Some Teaching Truths I Keep Forgetting

Here are a few ideas I’ve concluded to be true about teaching, but need to keep relearning again and again.

First of all, it’s not really a “job”.  At least, that’s not how I think about it. When you go to work, do you feel like you’re clocking into an eight-hour shift? Or, do you just sorta float in and out of work mode, like I do. Maybe that’s just the way that a person without kids feels about it, or maybe that’s just how every salaried person feels about work; I don’t know.  Personally, I’ve always felt that teaching is simply this thing that I go and do, and I’ve never really considered not going and doing it. (Other than those first few years. But my mom was right – if you can make it to Christmas, you can make forever.)  I almost always refer to it as going to school and not going to work, as if I’m just a kid on my way to fulfill the duties of fourth grade.  And at some point I came to the realization that in order for me to be able to love a job, I also have to have the experience of hating it. It’s kind of masochistic. I will only ever truly love a job that at times challenges me literally to the point of breakdown. That’s what makes it a passion, I think. I’ve had other jobs that only mildly challenged me, and they bored me and frustrated me due to my lack of autonomy (I don’t make a good subordinate). I dreaded going to those jobs. Teaching allows me that position of autonomy, but also overwhelms (nay, forcefully drowns) me with responsibility, some of which is self-imposed, I’m sure.  Sometimes it just really, really sucks.  But it’s nothing that I can’t get over. It’s nothing that the students can’t make worth it.

Second, from September to June, I know that I will never be “done”, so I try to remember to make peace with myself whenever I just don’t feel like doing any more. I could literally go on lesson planning forever, even throughout the summer, and there’s simply no need for that. When I’ve put my heart and soul into my work for roughly 8 to 10 hours in a day, that’s enough. That’s plenty. And some days, I don’t put my heart and soul into it. I barely put my pinky toe into it. (On those days we play dodge ball and I deal with all small person complaints of any nature by putting a hand to the face and wordlessly pointing in any direction away from me.) But, in general, I bust my ass for it every day, and I go to  bed exhausted and satisfied.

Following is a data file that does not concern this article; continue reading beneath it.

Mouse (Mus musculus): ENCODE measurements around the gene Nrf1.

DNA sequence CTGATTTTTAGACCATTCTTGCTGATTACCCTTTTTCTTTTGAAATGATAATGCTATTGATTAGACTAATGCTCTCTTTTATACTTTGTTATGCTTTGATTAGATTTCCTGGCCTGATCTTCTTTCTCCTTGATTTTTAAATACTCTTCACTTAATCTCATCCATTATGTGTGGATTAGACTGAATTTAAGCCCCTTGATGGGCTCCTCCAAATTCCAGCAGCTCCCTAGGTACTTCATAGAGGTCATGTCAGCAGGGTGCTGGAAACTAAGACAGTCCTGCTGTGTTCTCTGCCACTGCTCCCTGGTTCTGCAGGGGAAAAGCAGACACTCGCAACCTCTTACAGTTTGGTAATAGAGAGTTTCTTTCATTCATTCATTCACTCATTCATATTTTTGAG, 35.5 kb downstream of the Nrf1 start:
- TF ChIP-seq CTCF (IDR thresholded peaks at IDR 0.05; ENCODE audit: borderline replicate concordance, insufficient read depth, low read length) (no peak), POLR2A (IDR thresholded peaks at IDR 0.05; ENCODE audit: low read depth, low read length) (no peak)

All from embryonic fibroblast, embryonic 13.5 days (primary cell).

A third truth that I keep forgetting is that there will always be someone who appears to be a better teacher than me. I think that no matter the teacher, they will know someone who is more knowledgeable/ experienced/ confident/ fun than them. They might feel admiration or even jealousy towards this teacher, but the fact of the matter is that by working with these talented educators, they are getting better, too. And who’s to say that they are better? What does that even mean?  In whose eyes? In fact, there are probably things that I do better than these teachers I think are better (but it’s definitely not teaching math.)  Either way, it’s not a competition, unless you want to make it one. Nobody gets paid more for being better, just for being experienced, and we are all getting more experienced by the day. By the block.

Finally, the truth is that teaching is pretty fun. (Except when it’s not fun, like the times you have two unresolved parent complaints, a pile of failed tests, some hate art directed at you, and IEP’s to update by yesterday.)  But most of the time, it really is fun. There is so much room for creativity and freedom of choice, and not everyone is blessed with such liberties at work. I can watch Labyrinth with my students and be the first to explain David Bowie. We can read powerful books like The Breadwinner and I can witness minds opening up before my eyes.  We can go skating and my students can watch their teacher suck at something. We can construct things, explore things, hot glue things, summarize things, eat things… there’s just so much fun to be had. I even took my students to see Jurassic World last year and did nothing educational about it. (Sorry Sheryl.) When things get heavy, I need to remind myself that it’s usually fun, and the hard times aren’t the norm. And if they do become the norm, it’s probably just time to switch grades, not careers.*

*I wrote this in a Dayquil-induced trance and take no responsibility for typos or grammatical errors. I should have taken a sick day yesterday but I had prep and my Menace was absent so I really didn’t want to waste it.


Bonn, Gymnasium
This is the only relevant photo I could find on Wikimedia Commons (I’d prefer not to have any copyright infringements).




2 thoughts on “Some Teaching Truths I Keep Forgetting

    1. I’m so glad – that’s my sole goal in writing these posts! Teachers take such a bashing from the public for being “lazy”, and a bashing from their families for being too crazy with work. We have to remind each other we’re not lazy or crazy!


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